by Kyle Woodley | December 17, 2012 9:10 am
Here’s a look at recent major developments and share moves in biotech stocks:
Ariad Pharmaceuticals (NASDAQ:ARIA): Investors fleeing ARIA sent shares down more than 20% after the company received the green light to put its first drug on the market, though at an onerous price tag. The FDA gave early approval to Iclusig, a drug developed to treat chronic myeloid leukemia in patients who find Gleevec and other similar drugs ineffective. However, the price for the pill will be $115,000 annually — 15% higher than its competitors.
Oncolytics Biotech (NASDAQ:ONCY): Oncolytics’ stock soared 31% between last Thursday and Friday after the company reported progress on Reolysin in treating platinum-refractory head and neck cancers. It showed Reolysin, in combination with carboplatin and paclitaxel, was statistically significantly better than carboplatin and paclitaxel alone at stabilizing or shrinking metastatic tumors.
YM BioSciences (AMEX:YMI): YM BioSciences spiked about 78% on Wednesday after announcing it had agreed to a buyout bid from Gilead Sciences (NASDAQ:GILD). Gilead said it would acquire the Canadian firm for $510 million in cash, or $2.95 per share, representing a roughly 80% premium from last Tuesday’s closing price. YM is behind the trial-stage drug CYT387, designed to treat the blood disorder myelofibrosis.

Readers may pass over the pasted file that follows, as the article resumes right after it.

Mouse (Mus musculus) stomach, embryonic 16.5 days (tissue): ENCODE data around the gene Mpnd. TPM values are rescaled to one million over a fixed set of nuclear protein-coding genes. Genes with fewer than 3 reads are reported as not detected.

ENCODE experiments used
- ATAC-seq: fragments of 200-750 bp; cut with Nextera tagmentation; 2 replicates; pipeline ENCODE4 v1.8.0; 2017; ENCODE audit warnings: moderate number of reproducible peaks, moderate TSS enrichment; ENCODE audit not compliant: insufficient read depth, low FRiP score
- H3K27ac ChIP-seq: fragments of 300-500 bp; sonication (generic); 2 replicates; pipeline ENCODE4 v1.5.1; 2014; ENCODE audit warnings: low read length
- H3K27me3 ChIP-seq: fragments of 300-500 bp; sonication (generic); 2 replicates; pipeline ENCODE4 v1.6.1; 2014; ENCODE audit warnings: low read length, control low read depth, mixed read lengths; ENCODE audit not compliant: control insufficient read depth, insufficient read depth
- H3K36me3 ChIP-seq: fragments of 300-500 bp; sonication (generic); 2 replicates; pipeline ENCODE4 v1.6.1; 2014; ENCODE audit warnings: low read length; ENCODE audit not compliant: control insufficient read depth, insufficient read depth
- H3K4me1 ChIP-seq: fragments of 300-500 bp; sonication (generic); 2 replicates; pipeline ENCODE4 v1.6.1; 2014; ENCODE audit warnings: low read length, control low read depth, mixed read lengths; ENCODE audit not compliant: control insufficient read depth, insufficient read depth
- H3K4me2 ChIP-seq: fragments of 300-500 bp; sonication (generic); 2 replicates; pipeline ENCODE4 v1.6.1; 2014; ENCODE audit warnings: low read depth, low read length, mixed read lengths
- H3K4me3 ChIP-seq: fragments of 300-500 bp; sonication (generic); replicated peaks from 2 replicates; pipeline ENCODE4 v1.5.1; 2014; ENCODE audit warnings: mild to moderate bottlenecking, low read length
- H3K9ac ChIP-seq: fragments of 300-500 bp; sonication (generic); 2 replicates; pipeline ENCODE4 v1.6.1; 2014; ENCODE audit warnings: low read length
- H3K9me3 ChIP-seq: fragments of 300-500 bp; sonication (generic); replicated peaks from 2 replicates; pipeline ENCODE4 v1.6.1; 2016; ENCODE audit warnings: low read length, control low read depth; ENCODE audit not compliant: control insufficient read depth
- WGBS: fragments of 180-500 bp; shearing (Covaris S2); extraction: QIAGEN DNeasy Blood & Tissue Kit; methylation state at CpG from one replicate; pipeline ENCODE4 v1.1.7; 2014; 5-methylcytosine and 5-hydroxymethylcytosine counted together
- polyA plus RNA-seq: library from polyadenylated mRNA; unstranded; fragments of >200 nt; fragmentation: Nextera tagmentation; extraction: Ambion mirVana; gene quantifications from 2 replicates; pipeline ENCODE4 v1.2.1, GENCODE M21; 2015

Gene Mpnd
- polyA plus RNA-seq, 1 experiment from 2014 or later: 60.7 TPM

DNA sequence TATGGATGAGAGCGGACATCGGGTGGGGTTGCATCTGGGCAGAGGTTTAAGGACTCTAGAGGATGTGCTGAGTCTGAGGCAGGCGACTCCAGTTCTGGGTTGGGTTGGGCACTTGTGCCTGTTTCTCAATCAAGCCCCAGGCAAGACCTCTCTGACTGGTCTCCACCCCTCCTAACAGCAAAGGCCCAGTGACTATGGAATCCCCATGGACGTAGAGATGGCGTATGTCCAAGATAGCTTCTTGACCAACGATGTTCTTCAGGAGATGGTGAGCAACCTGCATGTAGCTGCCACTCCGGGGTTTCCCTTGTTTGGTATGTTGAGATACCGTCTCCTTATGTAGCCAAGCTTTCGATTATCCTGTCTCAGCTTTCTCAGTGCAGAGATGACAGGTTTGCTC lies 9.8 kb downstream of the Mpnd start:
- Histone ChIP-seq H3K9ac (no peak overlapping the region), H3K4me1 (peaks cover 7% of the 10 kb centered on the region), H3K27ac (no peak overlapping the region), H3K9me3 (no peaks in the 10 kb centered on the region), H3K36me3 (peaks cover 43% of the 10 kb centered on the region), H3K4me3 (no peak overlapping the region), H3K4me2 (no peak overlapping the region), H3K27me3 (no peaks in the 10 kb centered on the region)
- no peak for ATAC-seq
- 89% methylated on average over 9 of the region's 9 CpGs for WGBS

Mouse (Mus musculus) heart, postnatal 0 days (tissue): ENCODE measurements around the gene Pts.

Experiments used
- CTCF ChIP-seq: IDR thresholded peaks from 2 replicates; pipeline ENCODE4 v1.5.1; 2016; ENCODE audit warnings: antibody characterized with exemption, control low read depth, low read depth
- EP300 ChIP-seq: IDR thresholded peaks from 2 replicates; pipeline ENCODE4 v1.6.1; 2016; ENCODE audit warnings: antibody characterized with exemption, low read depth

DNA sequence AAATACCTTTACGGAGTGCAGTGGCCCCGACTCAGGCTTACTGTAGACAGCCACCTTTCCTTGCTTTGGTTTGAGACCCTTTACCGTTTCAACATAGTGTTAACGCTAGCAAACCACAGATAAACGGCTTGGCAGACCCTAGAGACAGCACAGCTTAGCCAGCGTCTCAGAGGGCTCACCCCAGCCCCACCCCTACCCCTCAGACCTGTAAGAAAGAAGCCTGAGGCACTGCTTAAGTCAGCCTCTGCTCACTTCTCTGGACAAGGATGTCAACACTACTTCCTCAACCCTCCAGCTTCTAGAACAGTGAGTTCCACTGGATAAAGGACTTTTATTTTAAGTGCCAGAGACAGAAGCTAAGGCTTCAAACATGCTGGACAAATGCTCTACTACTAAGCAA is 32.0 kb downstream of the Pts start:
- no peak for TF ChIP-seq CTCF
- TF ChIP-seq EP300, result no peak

Acadia Pharmaceuticals (NASDAQ:ACAD): Acadia shares jumped 13% last Wednesday after the company announced it had bagged $86 million in private equity financing — with common stock to be sold at $4.43 per share — to help support completion of its Phase III pimavanserin program, where it is testing the drug’s efficacy in treating Parkinson’s disease psychosis. ACAD shares slid back somewhat throughout the rest of the week, settling at a five-day gain of 4.6% by Friday. The private placement is expected to close today.
Acura Pharmaceuticals (NASDAQ:ACUR): Acura Pharmaceuticals cruised to 80%-plus gains last week after the company launched Nexafed, a next-gen cold medicine designed to thwart the manufacture of methamphetamine. The drug features a technology that disrupts the conversion of pseudoephedrine into meth, a drug abused by hundreds of thousands of Americans every year.
Kyle Woodley is the Deputy Managing Editor of InvestorPlace.com. As of this writing, he did not hold a position in any of the aforementioned securities. Follow him on Twitter at @IPKyleWoodley.
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